# “Guess what?! I got a fever, and the only prescription is more pi!”

As we reported a year or so ago, there is a small industry of people interested in computing the digits of $\pi$.  Back then they computed the first 5 trillion digits of $\pi$ and destroyed the old record of 2.7 trillion digits.

It was announced on slashdot recently that a person in Japan has extended the computation to 10 trillion digits!  The website is here.  At the moment there isn’t many details, but this person has been involved in the $\pi$ calculation community for awhile, so there is every reason to expect that this is legit.

Of course, as pointed out by one of the slashdot commentators, if you take the first 50 digits of $\pi$:

$\pi \approx 3.14159265358979323846264338327950$

then that is already enough so that if you compute the circumference of the known universe using just these 50 digits, then your error is less than the width of a human hair!

That said, the associated improvements in algorithms, computation, etc. may be useful in other settings.  Plus, it’s just darn cool.

# Happy Pi Day!

Pi Day!

As you might know, March 13th is $\pi$ Day.  If you’re obsessive about these things, the $\pi$ Second is March 14 at 1:59:26 p.m.   Today is a great day to eat a piece of pie (of course, every day is a great day to eat pie!).  Or, even better, you could tackle the pie themed Problem of the Month!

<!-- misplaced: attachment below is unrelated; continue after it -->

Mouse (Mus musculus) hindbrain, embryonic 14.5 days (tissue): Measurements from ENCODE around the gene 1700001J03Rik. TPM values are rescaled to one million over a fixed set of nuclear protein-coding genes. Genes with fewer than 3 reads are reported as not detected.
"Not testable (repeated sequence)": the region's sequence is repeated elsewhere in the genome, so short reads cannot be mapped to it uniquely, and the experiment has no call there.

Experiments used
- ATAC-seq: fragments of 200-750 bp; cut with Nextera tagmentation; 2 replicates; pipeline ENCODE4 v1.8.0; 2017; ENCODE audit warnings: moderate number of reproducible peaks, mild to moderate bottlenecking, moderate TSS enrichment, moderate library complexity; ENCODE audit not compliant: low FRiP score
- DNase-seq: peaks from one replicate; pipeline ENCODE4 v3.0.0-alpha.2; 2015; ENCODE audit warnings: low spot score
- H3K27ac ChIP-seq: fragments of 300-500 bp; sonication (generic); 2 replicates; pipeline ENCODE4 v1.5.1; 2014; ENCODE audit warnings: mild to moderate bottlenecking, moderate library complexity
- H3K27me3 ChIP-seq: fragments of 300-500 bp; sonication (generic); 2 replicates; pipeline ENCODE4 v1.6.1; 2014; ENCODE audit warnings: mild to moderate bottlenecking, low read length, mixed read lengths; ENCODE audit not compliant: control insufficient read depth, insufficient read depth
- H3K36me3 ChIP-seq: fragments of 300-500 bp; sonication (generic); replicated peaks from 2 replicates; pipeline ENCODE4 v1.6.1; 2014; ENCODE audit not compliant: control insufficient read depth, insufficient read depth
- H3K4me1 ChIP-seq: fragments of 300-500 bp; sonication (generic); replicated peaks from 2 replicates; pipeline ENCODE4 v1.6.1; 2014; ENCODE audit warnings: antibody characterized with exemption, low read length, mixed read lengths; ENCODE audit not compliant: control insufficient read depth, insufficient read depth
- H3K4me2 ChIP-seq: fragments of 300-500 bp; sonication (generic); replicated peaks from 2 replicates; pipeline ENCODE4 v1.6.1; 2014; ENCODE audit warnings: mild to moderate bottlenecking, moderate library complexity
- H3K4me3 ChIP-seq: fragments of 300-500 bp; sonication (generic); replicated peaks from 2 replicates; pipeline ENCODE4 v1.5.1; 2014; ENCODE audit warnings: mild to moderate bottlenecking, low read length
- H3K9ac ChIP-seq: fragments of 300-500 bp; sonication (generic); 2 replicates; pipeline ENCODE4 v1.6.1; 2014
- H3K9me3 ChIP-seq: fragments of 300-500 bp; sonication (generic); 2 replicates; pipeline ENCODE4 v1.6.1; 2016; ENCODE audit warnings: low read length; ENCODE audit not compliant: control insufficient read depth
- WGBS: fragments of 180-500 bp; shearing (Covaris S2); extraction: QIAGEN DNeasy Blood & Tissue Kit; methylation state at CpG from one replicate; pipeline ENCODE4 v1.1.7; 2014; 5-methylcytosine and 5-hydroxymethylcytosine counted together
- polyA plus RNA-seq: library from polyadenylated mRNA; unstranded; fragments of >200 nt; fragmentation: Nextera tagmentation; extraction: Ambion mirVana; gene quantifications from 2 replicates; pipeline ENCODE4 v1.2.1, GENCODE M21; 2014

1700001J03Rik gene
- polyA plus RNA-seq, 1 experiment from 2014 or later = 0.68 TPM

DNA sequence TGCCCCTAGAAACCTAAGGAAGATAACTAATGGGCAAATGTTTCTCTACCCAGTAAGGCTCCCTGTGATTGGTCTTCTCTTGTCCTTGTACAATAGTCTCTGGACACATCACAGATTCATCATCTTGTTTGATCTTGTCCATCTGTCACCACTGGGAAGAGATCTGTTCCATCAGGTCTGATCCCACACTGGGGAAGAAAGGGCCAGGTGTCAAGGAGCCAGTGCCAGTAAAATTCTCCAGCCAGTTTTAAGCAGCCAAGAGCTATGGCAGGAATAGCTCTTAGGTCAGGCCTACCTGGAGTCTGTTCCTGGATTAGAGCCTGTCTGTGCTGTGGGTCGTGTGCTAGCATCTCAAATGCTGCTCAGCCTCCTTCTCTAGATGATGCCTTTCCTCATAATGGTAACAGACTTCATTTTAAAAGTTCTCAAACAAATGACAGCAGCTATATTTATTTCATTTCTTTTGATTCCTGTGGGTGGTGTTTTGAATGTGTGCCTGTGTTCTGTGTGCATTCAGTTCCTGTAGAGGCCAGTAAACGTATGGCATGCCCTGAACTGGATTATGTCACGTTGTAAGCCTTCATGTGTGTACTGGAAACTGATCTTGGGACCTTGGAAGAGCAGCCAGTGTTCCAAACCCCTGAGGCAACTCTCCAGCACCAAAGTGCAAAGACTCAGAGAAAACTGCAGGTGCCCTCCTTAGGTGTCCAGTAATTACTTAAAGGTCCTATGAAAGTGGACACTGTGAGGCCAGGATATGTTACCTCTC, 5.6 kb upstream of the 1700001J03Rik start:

If you’re interested in $\pi$ Day related stuff, you can also check out the Pie Day website which has T-shirts, the $\pi$ Clock, and other cool stuff.

Some Fun Facts about $\pi$:

1. There is the famous Indiana Pi Bill which was proposed in 1897 and among other things supposedly gave a way to square the circle despite the fact that mathematicians had proven it was impossible to square the circle in 1882.  It also proposed that $\pi = 3.2.$
2. Everybody knows that the series $\sum_{n>0} \frac{1}{n^2}$ converges, but in fact it Euler showed in 1735 that it converges to $\pi ^{2}/6$!
3. Most people also know that $\pi$ is irrational, some know it is transcendental, but nobody knows about the distribution of the digits 0,1,2, 3, 4, 5, 6, 7, 8, 9 in $\pi$.  That is, experimental evidence suggests that each digit appears 1/10 of the time, but nobody knows how to prove it!  In fact nobody even knows if all the digits occur infinitely often!
4. $\Pi$ has been calculated to a trillion digits and the Guinness-recognized record for remembered digits of π is 67,890 digits, held by Lu Chao, a 24-year-old graduate student from China.  But if you’d like to compute the circumference of any circle that fits in the observable universe to a precision comparable to the size of a hydrogen atom, then a mere 39 decimal places is sufficient!
5. It’s not just a math constant, $\pi$ appears in nature.  For example in Einstein’s Field Equations.

If you have some spare room in your brain, you can certainly fill it with the digits of $\pi$.  The secret, apparently, is the art of Piphilology:  memorizing a poem/story/etc. where each word has the number of letters equal to the next digit of $\pi$.  For example,

How I need a drink, alcoholic of course, after the heavy lectures involving quantum mechanics.

Or, if you’re hardcore you can spend spring break memorizing the Cadaeic Cadenza!

Failure is just success rounded down.